Operation ‘Yellow Mama’: A model intervention of targeted pregnancy screening and home-hygiene item distribution in response to a hepatitis E outbreak in South Sudan Jan
1 Hajek ,
1 Weerdt ,
1 Meredith ,
Silvia de Caitlin Patricia Ian Ruby Siddiqui1, Louise Bishop1, and Vanessa Cramond1 1Médecins
Introduction Acute hepatitis E infection in pregnancy can be devastating with high risk of liver failure, maternal death, and fetal loss, particularly in the third trimester (average maternal case fatality rates = 20%).1 In August 2012, shortly after seasonal flooding and an influx of new refugees, several cases of acute jaundice were identified and a line list established. An outbreak of acute jaundice was recognized and on August 18 laboratory testing confirmed hepatitis E. In order to target the most vulnerable, and both intervene and assess the extent of the outbreak, the MSF team implemented operation yellow mama: a targeted 4-day screening, education and home hygiene-related item distribution for all of the pregnant women in Jamam refugee camp.
Aim To provide a descriptive review of the intervention in order to guide future hepatitis E outbreak responses.
Outbreak timeline Date
26 - 29 May
2 post-partum maternal deaths with jaundice. Cause of illness not established, hepatitis E not considered. 4 patients with acute jaundice hospitalized. 1 blood sample sent to MoH lab (results not received) Line list started for cases of acute jaundice Blood samples taken 3 new cases of acute jaundice MSF does 4-day blanket feeding of all children and their mothers in Jamam camp. Only 1 woman with jaundice was detected (not pregnant) First cluster of cases of acute jaundice (4 cases) detected by outreach workers in Midelik, Jamam Hepatitis E is confirmed. MSF team notified of positive IgM results for samples sent on 7 August Meeting with UNHCR to share results and line list Second cluster (8 cases) identified in Malefa, Jamam Meeting in Juba to discuss results with MOH/WHO Third cluster (9 cases) identified in Belmet, Jamam First mapping done with line list Pregnant woman screening in Jamam
27 July – 3 August 3 August 7 August 9-12 August 17 August 18 August 19 August 21 August 22 August 23 August 27 August 29 August – 1 September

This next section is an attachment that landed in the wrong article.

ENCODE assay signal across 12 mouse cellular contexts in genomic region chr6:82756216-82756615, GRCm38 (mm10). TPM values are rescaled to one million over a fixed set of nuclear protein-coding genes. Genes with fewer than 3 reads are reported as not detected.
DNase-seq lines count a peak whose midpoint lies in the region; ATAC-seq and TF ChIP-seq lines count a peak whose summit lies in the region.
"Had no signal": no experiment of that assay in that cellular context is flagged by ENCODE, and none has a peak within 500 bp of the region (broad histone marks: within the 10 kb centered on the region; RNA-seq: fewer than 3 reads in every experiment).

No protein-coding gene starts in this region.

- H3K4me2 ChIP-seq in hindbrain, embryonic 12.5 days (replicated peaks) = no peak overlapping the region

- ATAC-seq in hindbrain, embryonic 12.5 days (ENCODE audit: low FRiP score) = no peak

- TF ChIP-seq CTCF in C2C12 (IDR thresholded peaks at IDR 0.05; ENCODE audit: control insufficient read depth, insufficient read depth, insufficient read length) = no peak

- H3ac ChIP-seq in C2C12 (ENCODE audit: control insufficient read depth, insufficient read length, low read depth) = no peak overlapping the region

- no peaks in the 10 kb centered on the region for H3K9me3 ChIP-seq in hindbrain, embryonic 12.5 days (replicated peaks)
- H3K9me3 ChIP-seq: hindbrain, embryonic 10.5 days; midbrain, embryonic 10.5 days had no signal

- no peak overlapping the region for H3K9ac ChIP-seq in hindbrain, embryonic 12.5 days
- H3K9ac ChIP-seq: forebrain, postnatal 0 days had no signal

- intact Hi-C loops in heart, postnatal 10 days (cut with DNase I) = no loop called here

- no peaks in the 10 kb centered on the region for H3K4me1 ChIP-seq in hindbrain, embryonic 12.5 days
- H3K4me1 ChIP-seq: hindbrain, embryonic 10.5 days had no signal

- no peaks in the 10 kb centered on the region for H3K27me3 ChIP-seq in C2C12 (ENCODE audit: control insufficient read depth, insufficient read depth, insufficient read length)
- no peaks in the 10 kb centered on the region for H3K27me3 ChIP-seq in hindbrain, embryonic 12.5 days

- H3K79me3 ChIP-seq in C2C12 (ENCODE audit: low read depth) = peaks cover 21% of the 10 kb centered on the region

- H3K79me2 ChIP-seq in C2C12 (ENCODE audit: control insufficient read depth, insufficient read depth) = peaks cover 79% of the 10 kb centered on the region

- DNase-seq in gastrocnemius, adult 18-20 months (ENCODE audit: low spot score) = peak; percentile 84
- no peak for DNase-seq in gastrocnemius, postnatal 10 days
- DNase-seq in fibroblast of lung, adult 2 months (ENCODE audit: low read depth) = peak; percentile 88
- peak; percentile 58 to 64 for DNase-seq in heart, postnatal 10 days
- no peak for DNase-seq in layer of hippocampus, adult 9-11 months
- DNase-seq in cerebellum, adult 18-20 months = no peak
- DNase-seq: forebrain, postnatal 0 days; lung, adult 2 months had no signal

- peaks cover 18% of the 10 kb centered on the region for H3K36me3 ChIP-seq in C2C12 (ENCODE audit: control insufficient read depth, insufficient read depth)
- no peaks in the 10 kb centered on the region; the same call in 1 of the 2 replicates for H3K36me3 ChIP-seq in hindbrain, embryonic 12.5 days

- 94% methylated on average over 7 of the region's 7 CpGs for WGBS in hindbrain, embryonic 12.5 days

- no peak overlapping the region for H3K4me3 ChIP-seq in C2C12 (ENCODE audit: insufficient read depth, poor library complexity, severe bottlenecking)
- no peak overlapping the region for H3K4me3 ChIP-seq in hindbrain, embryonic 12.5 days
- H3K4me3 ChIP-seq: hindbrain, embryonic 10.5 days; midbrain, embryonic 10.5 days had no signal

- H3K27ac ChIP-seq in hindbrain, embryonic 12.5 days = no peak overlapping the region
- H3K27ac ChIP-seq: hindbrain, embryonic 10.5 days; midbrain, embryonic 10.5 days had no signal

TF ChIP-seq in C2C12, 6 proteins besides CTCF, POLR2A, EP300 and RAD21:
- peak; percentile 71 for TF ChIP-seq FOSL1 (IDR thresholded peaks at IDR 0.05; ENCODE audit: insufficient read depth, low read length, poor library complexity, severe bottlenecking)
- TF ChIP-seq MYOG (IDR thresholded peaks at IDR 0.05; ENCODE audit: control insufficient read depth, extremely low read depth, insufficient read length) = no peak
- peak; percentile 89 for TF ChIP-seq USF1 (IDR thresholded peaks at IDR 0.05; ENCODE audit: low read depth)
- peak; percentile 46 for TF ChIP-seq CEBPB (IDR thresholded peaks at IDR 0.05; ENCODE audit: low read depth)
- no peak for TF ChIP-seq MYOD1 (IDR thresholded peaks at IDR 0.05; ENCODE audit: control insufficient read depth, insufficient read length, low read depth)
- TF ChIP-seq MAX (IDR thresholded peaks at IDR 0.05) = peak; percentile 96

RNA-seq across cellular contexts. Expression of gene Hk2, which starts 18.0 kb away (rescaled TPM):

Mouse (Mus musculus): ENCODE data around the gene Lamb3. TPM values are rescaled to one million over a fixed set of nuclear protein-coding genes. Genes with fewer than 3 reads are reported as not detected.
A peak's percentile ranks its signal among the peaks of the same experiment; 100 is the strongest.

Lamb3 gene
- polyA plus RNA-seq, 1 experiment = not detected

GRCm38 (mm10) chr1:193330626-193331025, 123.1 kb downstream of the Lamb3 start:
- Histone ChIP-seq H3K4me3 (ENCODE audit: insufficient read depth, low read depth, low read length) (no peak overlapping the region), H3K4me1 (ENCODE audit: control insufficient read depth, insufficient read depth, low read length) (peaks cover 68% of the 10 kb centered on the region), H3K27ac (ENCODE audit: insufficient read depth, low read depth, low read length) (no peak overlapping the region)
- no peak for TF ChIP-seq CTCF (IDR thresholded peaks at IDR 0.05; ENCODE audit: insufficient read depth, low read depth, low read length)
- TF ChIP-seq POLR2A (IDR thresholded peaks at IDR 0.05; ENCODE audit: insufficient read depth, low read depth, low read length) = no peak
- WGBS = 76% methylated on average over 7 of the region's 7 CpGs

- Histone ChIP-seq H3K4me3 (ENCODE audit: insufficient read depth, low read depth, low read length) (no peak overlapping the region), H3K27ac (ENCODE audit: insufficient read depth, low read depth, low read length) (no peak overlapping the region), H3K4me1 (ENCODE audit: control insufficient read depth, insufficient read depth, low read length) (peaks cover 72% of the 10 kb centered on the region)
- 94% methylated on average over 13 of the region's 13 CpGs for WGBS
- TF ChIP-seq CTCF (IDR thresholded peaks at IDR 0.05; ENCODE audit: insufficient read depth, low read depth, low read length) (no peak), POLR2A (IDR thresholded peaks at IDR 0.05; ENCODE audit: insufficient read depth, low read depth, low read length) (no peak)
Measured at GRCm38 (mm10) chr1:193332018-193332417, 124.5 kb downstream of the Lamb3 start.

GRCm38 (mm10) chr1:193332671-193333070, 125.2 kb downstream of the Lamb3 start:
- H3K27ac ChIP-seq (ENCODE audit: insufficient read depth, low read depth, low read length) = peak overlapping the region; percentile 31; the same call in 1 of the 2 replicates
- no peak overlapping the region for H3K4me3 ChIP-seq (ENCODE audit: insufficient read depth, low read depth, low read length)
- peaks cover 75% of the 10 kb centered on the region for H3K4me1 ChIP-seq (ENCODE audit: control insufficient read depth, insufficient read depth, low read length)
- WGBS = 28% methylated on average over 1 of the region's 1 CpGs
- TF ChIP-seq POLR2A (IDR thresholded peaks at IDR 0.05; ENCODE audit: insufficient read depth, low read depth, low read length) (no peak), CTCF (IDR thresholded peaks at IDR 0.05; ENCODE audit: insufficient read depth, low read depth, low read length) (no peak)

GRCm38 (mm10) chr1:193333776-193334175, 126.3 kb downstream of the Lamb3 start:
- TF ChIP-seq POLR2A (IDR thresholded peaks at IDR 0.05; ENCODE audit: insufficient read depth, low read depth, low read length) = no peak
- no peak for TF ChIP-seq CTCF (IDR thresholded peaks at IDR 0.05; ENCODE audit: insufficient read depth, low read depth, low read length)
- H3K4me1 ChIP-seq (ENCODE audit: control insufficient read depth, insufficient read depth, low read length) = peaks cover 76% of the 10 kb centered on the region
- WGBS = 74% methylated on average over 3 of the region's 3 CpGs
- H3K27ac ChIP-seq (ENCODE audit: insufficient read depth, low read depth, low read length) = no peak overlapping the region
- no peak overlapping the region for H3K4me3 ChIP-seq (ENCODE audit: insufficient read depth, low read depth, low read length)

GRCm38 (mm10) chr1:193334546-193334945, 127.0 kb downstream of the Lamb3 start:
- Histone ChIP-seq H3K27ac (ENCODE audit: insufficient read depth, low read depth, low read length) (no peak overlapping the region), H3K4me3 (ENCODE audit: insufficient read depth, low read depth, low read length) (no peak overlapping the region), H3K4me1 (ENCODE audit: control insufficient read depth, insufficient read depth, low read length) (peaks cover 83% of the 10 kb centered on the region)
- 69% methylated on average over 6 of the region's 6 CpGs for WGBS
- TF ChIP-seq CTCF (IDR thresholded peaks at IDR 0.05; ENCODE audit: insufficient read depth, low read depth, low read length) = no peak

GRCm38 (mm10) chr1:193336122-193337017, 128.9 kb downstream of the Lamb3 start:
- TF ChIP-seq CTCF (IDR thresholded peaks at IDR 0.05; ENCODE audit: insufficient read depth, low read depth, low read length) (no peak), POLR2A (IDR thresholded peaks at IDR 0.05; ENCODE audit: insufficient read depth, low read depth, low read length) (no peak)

5 5 8 12 21 21 21 29 31 46 68 159
1 Woolley ,
Results and Discussion
359 pregnant women were assessed over 4 days: - 102 (28%) were estimated to be in the 3rd trimester - 224 (62%) had a documented prior ANC visit
According to most recent figures (29/4/2013), there were a total of 2,075 cases of acute jaundice in Jamam camp. The two figures below illustrate the epidemiological curve and the increased case fatality in pregnant women:
1.4% (5/359) had acute jaundice In-hospital deliveries increased the week following the intervention (figure below). This was not a consistent trend, perhaps in part due to relocation movements of many refugees to other camps in the following weeks.
Reported total number of acute jaundice cases and deaths as of April 29
Through a meeting with village leaders, all pregnant women were invited for screening at a central location. Basic demographic information was recorded for each woman and a midwife assessed stage of pregnancy and presence of jaundice. Women with jaundice were further assessed by a doctor for possible admission. Other than urinalysis, no laboratory testing was performed. All women attended educational sessions and were given a token to redeem for a bucket with lid, a collapsible jerry can and additional bars of soap.
Located in the North-East corner of South Sudan. In August 2012, the estimated total camp population was 21,584.
Outreach workers register pregnant women and record demographic data (name, age, village) on the assessment form.
Follow-up of individual women was incomplete and their individual outcomes and subsequent risk of jaundice following the screening could not be determined. Estimation of number of pregnant women: The number of pregnant women that presented for screening was lower than expected based on estimates calculated according to the Reproductive Health in Humanitarian Settings Field Manual (359 vs 604 women).
Clinical risk assessment: . Midwife performs screening for jaundice and estimates gestational age.
!Pregnant!women! Non@pregnant! women! Men!
Number!of! Documented! cases! deaths! 67! 7!
Case! fatality! 10.4%!
Of interest, in the following week, outreach workers did not identify any additional pregnant women in the camp that had missed the screening.
Mapping of cases Map of Jamam camp The size of the red dot represents the total number of cases. This illustrates the widespsread distribution of cases early after initial outbreak recognition.
Cumulative cases 2
1 Günther ,
Management and predicting outcome of pregnant women with jaundice was difficult. One pregnant woman with recent onset jaundice reported only anorexia and malaise. Outpatient follow-up was recommended. However, just 3 days later, she was carried to the hospital by her family in a coma and she died very soon after.
Conclusion The current response to hepatitis E outbreaks is largely limited to basic sanitation measures due to lack of available vaccine or antiviral therapy. Operation Yellow Mama was a unique intervention that combined targeted medical screening, education sessions, and distribution of non-food items to pregnant women at the beginning of a hepatitis E outbreak. The majority of pregnant women in the camp were reached. However, the actual impact of the intervention on morbidity and mortality and whether it should be repeated in subsequent outbreaks could not be determined.
Acknowledgements: Ludovic Dupuis, for producing the map of cases. References: Rein et al. Hepatology 2012;55:988-997.
Published on May 8, 2013
Jan Hajek, Silvia de Weerdt, Caitlin Meredith, Patricia Günther, Ian Woolley, Ruby Siddiqui, Louise Bishop, and Vanessa Cramond